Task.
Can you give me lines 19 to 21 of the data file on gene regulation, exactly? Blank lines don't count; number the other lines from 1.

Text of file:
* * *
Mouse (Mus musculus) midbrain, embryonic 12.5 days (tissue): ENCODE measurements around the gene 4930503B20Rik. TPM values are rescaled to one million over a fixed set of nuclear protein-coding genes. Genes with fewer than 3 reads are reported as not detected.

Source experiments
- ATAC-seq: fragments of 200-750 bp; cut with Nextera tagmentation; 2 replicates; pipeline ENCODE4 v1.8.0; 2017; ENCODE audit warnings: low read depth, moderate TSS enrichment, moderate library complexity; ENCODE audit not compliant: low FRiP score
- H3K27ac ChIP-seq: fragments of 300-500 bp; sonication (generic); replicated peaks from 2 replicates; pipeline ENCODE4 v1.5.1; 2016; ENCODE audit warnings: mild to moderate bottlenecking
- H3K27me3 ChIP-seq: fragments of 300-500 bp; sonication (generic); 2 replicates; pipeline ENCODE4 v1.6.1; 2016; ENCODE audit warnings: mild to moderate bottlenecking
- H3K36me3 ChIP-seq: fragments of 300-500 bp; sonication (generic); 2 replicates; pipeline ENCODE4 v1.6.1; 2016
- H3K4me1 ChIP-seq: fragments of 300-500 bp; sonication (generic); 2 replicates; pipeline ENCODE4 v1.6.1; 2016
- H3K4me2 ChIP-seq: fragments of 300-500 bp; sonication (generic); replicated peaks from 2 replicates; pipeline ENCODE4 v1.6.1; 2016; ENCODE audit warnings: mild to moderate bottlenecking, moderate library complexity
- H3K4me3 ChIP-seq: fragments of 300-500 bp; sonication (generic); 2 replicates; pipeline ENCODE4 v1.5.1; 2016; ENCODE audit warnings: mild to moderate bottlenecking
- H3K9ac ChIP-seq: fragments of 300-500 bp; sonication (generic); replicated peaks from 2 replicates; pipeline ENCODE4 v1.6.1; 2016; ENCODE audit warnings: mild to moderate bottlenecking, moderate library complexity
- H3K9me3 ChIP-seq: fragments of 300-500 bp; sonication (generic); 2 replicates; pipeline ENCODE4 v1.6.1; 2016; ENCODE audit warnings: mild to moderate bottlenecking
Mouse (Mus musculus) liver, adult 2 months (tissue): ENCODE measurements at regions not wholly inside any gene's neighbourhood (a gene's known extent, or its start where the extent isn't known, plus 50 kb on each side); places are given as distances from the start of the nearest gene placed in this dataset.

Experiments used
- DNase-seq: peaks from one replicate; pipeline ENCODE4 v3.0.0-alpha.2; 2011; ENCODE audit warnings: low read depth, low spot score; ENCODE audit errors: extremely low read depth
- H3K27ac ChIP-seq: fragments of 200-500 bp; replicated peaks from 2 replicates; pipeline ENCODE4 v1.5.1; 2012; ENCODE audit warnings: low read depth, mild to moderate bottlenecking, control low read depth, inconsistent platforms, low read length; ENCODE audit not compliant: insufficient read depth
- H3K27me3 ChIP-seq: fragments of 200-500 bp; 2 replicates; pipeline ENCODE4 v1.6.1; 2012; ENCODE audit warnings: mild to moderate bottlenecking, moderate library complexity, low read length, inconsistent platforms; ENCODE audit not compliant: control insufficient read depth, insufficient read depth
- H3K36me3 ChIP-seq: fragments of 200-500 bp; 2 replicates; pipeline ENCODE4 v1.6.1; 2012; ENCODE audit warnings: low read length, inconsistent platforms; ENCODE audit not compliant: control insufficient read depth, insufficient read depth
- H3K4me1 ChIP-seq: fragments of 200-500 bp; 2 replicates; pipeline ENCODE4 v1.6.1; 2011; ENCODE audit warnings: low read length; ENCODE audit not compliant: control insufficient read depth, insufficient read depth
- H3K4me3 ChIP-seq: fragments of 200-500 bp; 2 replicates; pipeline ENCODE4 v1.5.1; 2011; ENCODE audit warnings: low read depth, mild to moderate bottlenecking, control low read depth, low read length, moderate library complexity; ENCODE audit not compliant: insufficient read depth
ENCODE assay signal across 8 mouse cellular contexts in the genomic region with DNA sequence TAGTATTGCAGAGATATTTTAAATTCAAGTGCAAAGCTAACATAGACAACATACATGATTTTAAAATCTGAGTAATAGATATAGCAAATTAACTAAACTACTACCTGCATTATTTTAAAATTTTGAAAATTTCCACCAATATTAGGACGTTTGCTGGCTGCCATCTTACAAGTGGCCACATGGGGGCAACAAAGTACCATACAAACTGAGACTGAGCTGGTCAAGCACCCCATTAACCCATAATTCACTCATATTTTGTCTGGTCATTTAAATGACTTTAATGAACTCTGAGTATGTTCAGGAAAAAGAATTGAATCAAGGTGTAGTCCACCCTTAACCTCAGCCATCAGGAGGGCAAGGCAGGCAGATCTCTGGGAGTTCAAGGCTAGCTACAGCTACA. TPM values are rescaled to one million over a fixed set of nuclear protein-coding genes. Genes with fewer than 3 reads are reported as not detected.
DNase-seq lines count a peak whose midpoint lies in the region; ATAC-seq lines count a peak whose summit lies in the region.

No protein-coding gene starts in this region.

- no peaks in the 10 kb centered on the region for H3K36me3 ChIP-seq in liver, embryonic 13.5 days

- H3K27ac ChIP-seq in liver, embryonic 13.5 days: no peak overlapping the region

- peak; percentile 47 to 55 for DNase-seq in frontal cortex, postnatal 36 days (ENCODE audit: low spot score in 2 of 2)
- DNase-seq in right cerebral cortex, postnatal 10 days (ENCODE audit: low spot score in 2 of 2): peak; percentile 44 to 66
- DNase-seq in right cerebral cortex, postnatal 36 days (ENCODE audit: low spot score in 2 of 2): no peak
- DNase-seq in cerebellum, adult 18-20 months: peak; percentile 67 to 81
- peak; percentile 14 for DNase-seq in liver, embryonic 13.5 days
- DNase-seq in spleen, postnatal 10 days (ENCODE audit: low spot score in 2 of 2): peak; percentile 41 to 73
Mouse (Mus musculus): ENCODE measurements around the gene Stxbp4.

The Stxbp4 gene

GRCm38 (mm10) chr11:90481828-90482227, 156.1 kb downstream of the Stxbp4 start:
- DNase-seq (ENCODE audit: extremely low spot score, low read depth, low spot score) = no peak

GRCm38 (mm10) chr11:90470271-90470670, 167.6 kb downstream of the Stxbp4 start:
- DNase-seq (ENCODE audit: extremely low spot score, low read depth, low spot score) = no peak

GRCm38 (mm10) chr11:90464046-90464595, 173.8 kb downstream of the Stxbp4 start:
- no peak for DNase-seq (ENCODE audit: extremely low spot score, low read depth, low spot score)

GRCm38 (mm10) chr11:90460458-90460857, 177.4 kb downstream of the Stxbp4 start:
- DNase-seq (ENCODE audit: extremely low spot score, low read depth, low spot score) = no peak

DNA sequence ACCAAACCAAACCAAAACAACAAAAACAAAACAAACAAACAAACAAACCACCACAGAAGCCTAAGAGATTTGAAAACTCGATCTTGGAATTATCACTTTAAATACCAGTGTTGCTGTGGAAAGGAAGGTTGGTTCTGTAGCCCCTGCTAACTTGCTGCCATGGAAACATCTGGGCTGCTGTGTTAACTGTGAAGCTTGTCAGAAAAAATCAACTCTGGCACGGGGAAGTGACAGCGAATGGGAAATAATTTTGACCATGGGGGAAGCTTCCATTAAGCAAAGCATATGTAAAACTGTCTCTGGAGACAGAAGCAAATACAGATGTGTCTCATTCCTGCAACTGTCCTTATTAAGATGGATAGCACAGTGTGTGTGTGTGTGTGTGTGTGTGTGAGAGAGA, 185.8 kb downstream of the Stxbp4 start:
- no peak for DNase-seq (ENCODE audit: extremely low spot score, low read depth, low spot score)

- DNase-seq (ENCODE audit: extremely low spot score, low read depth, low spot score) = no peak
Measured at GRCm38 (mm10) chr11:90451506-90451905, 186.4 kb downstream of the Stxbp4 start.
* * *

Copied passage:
- H3K4me3 ChIP-seq: fragments of 200-500 bp; 2 replicates; pipeline ENCODE4 v1.5.1; 2011; ENCODE audit warnings: low read depth, mild to moderate bottlenecking, control low read depth, low read length, moderate library complexity; ENCODE audit not compliant: insufficient read depth
ENCODE assay signal across 8 mouse cellular contexts in the genomic region with DNA sequence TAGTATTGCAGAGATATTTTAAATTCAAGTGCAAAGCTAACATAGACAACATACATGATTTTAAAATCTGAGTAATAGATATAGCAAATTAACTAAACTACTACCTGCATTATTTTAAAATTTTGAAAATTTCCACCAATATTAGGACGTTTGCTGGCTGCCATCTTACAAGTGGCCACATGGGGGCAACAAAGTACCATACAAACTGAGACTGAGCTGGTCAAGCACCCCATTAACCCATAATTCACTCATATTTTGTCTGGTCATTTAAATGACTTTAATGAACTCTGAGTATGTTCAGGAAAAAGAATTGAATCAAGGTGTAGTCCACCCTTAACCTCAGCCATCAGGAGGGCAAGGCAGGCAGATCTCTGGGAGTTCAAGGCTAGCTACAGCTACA. TPM values are rescaled to one million over a fixed set of nuclear protein-coding genes. Genes with fewer than 3 reads are reported as not detected.
DNase-seq lines count a peak whose midpoint lies in the region; ATAC-seq lines count a peak whose summit lies in the region.